The Secret Service released a statement on a Brazilian ATM hijacker, saying George Santos was “responsible” for the skimming operation.

The US Secret Service has received and is reviewing a sworn statement from a Brazilian national who claims that MP George Santos is “responsible”. fraud scheme That led to the arrest of a man in 2017 for installing skimmers at an ATM in Seattle, a person familiar with the matter confirmed to CBS News.

Santos was interviewed by Secret Service investigators in 2017, and the investigation remains open, according to two sources.

AT Smith, the former deputy director of the Secret Service, said the declaration was “significant” news.

“Could this trigger a new investigation?” Yes,” said Smith, now a law enforcement analyst for CBS News. “Perhaps whatever the service wants to do, they should interview the person again and take the oath themselves.”

The declaration was obtained and published by Politico. In the document, Gustavo Ribeiro said Trelha Santos taught him how to use skimmers, which steal personal information from ATM cards, while they were roommates near Orlando, Florida.

“I am coming forward today to announce that George Santos / Anthony Devolder is the person responsible for the credit card fraud at the time of his arrest,” Trelha wrote, referring to the name Santos previously used in the declaration. The declaration was submitted by Trelha’s attorney to the Secret Service, the US Attorney’s office and the FBI.

Trelha was arrested at Seattle’s Pike Place Market in 2017 and later that year pleaded guilty to one count of federal felony wire fraud and was deported to his native Brazil. On the night of his arrest, investigators found an empty FedEx package in Trelha’s rental car with Santos’ Florida apartment address on it, leading investigators from two agencies, the Seattle Police Department and the Secret Service, to Santos. The Secret Service is a federal agency that investigates credit and debit card fraud.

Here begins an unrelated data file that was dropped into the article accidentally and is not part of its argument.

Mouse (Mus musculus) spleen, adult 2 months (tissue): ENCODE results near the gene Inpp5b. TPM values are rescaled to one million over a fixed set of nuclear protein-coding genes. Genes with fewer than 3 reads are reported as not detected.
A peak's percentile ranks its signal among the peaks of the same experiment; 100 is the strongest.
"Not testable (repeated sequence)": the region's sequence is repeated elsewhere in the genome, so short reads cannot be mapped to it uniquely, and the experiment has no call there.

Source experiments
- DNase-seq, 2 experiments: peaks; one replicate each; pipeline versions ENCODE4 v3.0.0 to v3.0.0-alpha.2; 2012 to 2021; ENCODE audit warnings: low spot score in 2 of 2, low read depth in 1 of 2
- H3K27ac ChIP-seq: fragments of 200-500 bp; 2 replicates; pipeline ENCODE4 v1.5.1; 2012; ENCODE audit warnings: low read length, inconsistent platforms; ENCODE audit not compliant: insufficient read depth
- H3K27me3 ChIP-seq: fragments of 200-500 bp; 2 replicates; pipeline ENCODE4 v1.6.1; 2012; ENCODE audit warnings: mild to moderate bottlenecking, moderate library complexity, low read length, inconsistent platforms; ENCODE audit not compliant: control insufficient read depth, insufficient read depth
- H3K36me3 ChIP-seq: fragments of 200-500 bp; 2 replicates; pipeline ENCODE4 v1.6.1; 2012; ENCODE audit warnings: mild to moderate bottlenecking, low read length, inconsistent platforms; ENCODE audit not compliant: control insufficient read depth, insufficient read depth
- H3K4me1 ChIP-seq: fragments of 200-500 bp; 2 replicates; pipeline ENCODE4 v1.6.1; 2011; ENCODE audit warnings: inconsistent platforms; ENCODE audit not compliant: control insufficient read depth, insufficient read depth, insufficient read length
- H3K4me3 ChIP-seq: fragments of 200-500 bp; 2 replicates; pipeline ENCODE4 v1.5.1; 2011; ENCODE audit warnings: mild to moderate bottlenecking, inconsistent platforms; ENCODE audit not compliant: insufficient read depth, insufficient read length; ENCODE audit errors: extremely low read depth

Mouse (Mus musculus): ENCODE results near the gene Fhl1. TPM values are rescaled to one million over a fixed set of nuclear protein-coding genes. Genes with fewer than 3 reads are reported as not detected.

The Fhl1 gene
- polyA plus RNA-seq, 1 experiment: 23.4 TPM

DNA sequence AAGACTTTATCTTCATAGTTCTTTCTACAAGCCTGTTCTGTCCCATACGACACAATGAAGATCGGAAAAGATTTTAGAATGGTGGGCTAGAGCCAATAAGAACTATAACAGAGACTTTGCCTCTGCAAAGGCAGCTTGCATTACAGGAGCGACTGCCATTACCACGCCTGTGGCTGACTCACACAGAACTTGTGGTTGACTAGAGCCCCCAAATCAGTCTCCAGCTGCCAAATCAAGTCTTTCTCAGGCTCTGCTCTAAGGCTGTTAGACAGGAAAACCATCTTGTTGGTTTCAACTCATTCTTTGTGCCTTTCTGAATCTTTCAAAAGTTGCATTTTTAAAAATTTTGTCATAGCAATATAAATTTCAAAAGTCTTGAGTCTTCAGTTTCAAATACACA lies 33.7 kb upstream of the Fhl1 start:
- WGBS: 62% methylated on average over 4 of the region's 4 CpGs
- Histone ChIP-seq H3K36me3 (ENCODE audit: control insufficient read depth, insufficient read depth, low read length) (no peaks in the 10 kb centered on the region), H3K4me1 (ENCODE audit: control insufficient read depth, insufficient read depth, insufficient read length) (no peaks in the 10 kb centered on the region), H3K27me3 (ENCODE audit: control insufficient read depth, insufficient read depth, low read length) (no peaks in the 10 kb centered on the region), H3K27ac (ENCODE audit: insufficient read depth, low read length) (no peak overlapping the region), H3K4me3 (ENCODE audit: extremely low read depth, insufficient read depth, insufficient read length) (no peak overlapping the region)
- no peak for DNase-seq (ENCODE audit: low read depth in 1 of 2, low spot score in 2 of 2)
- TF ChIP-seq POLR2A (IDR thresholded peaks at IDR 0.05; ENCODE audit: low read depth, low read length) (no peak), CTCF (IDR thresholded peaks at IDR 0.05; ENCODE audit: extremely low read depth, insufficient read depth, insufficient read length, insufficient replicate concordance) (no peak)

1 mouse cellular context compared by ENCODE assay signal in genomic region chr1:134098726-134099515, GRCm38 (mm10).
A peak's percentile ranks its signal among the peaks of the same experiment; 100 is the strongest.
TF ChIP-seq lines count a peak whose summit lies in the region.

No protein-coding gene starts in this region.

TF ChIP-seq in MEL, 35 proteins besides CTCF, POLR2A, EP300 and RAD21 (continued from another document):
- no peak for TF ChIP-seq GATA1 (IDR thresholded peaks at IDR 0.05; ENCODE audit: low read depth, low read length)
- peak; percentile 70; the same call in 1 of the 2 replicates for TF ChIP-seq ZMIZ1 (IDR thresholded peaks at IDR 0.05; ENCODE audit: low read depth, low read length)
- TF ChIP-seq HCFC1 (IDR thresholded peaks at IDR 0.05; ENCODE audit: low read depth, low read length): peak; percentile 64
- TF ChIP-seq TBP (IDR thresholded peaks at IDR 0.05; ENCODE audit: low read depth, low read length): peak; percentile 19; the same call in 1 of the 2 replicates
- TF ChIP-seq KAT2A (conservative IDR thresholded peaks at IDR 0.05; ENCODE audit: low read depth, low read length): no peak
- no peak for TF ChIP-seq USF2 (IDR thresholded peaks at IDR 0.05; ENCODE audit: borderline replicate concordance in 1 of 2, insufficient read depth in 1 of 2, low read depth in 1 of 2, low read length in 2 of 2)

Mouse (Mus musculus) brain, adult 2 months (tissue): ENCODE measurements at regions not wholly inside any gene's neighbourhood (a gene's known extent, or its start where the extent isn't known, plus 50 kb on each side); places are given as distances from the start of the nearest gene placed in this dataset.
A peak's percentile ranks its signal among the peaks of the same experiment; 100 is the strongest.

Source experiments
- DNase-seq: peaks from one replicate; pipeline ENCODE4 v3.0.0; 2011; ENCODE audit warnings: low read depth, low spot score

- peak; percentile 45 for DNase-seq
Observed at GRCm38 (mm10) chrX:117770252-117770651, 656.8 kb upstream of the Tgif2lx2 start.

A law enforcement source said Santos was interviewed by phone by a Seattle detective, later tracked down by Secret Service agents in New York and turned over two cell phones during the interview, according to two sources familiar with the federal investigation.

Santos was not charged and was not named as a suspect in the investigation. Santos declined to discuss the case. Santos’ attorney did not respond to questions about Trelha’s statement.

At Trelha’s bail hearing in May 2017, Santos traveled to Washington state to represent Trelha. Santos described himself as a family friend and told the judge that he was an aspiring politician who worked for the investment firm Goldman Sachs. After being elected to Congress a few years later, he admitted that he had never worked for a financial firm.

But Trelha told a different story in his declaration, saying Santos “stole” the money Trelha’s family had sent as bail, and he portrayed Santos as the mastermind of the operation.

“Santos taught me how to scan card information and clone cards. He gave me all the materials and taught me how to put scanning devices and cameras in ATMs,” Trelha said in the declaration.

In his affidavit, Trelha wrote that Santos went to the Orlando warehouse “with a lot of material – parts, printers, empty ATMs and credit cards that were painted and had stolen account and personal information on them.”

The warehouse “must have been exhausted” by investigators, Smith said, adding that if there was a record of Santos renting the storage space, “that would add some credence to the declaration.”

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